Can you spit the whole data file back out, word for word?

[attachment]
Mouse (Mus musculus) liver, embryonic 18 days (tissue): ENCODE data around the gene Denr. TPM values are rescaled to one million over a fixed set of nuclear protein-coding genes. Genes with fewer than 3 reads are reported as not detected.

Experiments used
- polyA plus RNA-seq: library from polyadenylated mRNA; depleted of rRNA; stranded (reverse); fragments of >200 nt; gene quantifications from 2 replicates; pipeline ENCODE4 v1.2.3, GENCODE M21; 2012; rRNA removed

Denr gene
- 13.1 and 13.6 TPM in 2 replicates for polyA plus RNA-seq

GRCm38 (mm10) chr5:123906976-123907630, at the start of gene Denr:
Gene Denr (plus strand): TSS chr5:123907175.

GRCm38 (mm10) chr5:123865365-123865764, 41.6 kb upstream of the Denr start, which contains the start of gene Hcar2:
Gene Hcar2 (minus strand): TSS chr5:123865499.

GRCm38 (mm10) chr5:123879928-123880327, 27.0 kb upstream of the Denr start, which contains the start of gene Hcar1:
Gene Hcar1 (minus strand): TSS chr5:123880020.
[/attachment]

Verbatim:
Mouse (Mus musculus) liver, embryonic 18 days (tissue): ENCODE data around the gene Denr. TPM values are rescaled to one million over a fixed set of nuclear protein-coding genes. Genes with fewer than 3 reads are reported as not detected.

Experiments used
- polyA plus RNA-seq: library from polyadenylated mRNA; depleted of rRNA; stranded (reverse); fragments of >200 nt; gene quantifications from 2 replicates; pipeline ENCODE4 v1.2.3, GENCODE M21; 2012; rRNA removed

Denr gene
- 13.1 and 13.6 TPM in 2 replicates for polyA plus RNA-seq

GRCm38 (mm10) chr5:123906976-123907630, at the start of gene Denr:
Gene Denr (plus strand): TSS chr5:123907175.

GRCm38 (mm10) chr5:123865365-123865764, 41.6 kb upstream of the Denr start, which contains the start of gene Hcar2:
Gene Hcar2 (minus strand): TSS chr5:123865499.

GRCm38 (mm10) chr5:123879928-123880327, 27.0 kb upstream of the Denr start, which contains the start of gene Hcar1:
Gene Hcar1 (minus strand): TSS chr5:123880020.